WHERE DOES AMHERST’S TRASH GO?

Bales of crushed PET bottles at a recycling facility. Photo: wikipedia commons.

by Maura Keene

An article appeared in The New York Times last month  indicating that due to the collapse of overseas markets, mostly in China, much of our country’s recycling is now burned or diverted into landfills.  This prompted a national discussion about the state of recycling.

Amherst residents subsequently expressed interest in what happens to our recycling. Mimi Kaplan, Waste Reduction Enforcement Coordinator for the town, gave an informative report  to the April 1 Town Council Meeting, suggesting that most of Amherst’s recycled materials are not going into landfills or incinerators but are still being sold to domestic and international markets.

Most residential homes in Amherst are served by either Amherst Trucking (2,440 households) or USA Trucking (1,280 households), which bought Duseau Trucking and Alternative Recycling in 2018.  Both services charge about $400 per year for curbside pickup of trash and recycling. In addition, about 1,700 households pay $85 annually for a permit that entitles them to bring their recycling (free) and trash to the transfer station ($3 per bag). Apartment complexes use Republic Services.  

Amherst Trucking, which requires the separation of  cans and cardboard (“dual stream”), takes its recyclables to the Materials Recycling Facility (MRF, aka the “murph”) in Springfield.   USA, which allows customers to combine containers and papers (“single stream”), takes most of its recyclables to its facility in Connecticut. Single-stream recycling tends to produce more contaminated materials than dual stream, and more single-stream materials end up as waste, rather than being recycled. . USA claims that consumers prefer single stream because it is easier for them and hence yields a higher rate of participation.  USA also offers compost pick-up for $11 for a large container.  Several municipalities throughout Connecticut, including Fairfield and Westchester Counties and the City of New Haven have adopted curbside composting and across the county,  municipal compost programs are diverting tons of organic materials from landfills and turning them into useful compost and mulch.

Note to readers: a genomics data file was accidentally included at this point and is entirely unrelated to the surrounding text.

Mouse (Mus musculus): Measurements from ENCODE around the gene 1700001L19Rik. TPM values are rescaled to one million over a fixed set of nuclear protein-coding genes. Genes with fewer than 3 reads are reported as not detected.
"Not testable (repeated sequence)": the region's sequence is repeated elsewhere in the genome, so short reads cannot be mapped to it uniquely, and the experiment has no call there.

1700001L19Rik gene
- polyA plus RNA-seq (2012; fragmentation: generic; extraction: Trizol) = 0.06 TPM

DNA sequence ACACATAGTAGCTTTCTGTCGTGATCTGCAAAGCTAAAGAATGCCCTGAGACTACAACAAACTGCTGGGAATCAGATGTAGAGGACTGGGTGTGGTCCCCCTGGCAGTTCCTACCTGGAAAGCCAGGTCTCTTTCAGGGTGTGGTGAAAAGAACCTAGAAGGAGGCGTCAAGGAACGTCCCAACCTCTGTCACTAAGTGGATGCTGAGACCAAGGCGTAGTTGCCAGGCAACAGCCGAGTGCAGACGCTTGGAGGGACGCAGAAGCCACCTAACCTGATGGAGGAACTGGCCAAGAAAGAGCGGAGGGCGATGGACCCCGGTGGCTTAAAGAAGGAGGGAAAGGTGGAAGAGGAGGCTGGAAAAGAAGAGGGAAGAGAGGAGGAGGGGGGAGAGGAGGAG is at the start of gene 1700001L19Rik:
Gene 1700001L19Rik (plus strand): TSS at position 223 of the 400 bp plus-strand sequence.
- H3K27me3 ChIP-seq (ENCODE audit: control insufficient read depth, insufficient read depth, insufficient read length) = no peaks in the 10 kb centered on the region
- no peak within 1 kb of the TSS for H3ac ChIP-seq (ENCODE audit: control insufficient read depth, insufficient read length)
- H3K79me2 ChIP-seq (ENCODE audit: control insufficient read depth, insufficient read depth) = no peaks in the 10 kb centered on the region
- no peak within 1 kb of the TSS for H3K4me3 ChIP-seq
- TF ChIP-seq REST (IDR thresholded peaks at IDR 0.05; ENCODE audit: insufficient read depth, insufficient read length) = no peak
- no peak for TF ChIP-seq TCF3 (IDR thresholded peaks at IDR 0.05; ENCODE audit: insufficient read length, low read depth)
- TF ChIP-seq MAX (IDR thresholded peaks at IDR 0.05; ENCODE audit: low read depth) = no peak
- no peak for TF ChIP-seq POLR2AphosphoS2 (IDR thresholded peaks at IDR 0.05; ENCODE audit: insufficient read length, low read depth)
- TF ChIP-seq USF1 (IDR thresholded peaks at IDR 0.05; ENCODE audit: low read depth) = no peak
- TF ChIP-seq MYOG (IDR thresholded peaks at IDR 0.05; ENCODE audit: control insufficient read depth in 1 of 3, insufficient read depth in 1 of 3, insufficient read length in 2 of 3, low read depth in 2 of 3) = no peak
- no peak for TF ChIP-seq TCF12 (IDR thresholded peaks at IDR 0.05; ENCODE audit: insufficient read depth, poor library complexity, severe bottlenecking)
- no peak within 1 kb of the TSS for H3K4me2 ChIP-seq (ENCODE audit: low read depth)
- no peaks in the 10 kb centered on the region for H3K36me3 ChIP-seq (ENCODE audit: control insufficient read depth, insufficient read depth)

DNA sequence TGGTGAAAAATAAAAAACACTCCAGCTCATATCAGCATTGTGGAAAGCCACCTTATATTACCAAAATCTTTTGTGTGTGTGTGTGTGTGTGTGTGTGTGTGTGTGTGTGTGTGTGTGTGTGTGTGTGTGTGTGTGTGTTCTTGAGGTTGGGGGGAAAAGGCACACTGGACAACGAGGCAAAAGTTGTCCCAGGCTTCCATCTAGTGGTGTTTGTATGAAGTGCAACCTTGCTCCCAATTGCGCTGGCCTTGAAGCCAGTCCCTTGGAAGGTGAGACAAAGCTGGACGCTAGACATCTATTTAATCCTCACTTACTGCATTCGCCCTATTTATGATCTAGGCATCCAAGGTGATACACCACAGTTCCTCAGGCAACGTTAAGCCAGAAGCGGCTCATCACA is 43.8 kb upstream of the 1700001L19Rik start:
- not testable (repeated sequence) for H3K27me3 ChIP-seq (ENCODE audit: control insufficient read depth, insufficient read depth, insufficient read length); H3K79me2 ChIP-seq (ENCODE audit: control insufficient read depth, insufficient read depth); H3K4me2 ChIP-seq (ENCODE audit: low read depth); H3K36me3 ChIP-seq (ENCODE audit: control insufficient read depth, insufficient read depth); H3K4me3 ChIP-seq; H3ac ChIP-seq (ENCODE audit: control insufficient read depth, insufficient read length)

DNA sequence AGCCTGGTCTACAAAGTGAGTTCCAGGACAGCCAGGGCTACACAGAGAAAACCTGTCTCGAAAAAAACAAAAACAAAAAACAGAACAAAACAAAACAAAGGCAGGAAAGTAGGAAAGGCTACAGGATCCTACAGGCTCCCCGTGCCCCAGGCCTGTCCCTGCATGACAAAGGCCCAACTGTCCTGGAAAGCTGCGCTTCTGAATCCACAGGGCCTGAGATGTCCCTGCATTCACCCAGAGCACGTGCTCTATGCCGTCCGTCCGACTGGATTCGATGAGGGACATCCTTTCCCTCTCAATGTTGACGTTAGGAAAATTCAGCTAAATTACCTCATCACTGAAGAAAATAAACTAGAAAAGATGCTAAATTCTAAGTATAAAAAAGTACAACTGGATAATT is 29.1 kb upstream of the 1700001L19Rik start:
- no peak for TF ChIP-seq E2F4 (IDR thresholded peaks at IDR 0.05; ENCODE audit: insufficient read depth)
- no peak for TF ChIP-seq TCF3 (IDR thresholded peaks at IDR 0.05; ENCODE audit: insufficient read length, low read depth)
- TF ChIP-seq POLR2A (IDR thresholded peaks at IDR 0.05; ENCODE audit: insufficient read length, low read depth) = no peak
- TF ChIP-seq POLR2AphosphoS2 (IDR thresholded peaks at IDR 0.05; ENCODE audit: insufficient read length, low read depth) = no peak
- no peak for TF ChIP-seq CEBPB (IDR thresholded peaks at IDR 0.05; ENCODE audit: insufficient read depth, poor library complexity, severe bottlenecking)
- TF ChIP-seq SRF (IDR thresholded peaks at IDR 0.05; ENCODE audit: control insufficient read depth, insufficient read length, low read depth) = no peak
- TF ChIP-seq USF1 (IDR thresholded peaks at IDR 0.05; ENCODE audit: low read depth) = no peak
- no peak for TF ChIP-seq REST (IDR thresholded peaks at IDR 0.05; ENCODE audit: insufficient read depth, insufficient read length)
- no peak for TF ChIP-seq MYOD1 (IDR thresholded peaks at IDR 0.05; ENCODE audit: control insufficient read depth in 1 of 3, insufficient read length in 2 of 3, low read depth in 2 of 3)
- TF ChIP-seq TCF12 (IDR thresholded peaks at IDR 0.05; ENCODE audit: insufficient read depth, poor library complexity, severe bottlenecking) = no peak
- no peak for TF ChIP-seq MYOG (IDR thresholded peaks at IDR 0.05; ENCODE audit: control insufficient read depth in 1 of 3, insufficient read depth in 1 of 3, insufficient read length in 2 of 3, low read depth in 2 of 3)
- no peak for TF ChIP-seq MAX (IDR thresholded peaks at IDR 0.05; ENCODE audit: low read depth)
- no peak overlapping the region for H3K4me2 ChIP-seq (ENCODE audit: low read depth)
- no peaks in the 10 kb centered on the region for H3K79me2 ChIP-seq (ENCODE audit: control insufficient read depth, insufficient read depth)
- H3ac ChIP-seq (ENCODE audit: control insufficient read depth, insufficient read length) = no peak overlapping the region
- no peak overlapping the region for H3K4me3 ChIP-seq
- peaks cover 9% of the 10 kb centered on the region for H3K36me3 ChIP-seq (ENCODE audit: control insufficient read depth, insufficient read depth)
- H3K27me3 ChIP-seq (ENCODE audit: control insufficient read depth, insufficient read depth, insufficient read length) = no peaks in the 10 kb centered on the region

USA’s connecticut  transfer station sells its paper and cardboard to Sonoco

at commodity prices, which have declined quite a bit recently. Some of Sonoco’s material might be sent overseas.  Most of Amherst’s recycling is sold to domestic markets.

Councilor Dorothy Pam suggested that the town could reduce the carbon footprint of large trash trucks if each company were to handle a distinct part of town, so that multiple trucks are not covering the same area.

Meanwhile, the grant under which Ms. Kaplan was hired will be ending soon, so her efforts in educating residents about recycling and reporting on the results will not be continuing.

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